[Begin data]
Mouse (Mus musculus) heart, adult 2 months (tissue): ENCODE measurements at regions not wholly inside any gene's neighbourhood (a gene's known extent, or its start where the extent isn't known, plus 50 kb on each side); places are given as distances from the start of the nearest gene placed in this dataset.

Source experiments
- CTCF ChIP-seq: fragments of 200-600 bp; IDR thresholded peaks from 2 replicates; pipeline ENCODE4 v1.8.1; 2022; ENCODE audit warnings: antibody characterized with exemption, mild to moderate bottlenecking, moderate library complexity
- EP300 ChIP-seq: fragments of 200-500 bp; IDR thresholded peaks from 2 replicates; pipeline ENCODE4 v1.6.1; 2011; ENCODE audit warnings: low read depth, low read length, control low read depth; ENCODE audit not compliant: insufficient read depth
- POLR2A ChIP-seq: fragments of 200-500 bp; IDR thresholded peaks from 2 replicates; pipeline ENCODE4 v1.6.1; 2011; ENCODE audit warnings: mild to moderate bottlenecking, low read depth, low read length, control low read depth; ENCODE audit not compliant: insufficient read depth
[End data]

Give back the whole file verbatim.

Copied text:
Mouse (Mus musculus) heart, adult 2 months (tissue): ENCODE measurements at regions not wholly inside any gene's neighbourhood (a gene's known extent, or its start where the extent isn't known, plus 50 kb on each side); places are given as distances from the start of the nearest gene placed in this dataset.

Source experiments
- CTCF ChIP-seq: fragments of 200-600 bp; IDR thresholded peaks from 2 replicates; pipeline ENCODE4 v1.8.1; 2022; ENCODE audit warnings: antibody characterized with exemption, mild to moderate bottlenecking, moderate library complexity
- EP300 ChIP-seq: fragments of 200-500 bp; IDR thresholded peaks from 2 replicates; pipeline ENCODE4 v1.6.1; 2011; ENCODE audit warnings: low read depth, low read length, control low read depth; ENCODE audit not compliant: insufficient read depth
- POLR2A ChIP-seq: fragments of 200-500 bp; IDR thresholded peaks from 2 replicates; pipeline ENCODE4 v1.6.1; 2011; ENCODE audit warnings: mild to moderate bottlenecking, low read depth, low read length, control low read depth; ENCODE audit not compliant: insufficient read depth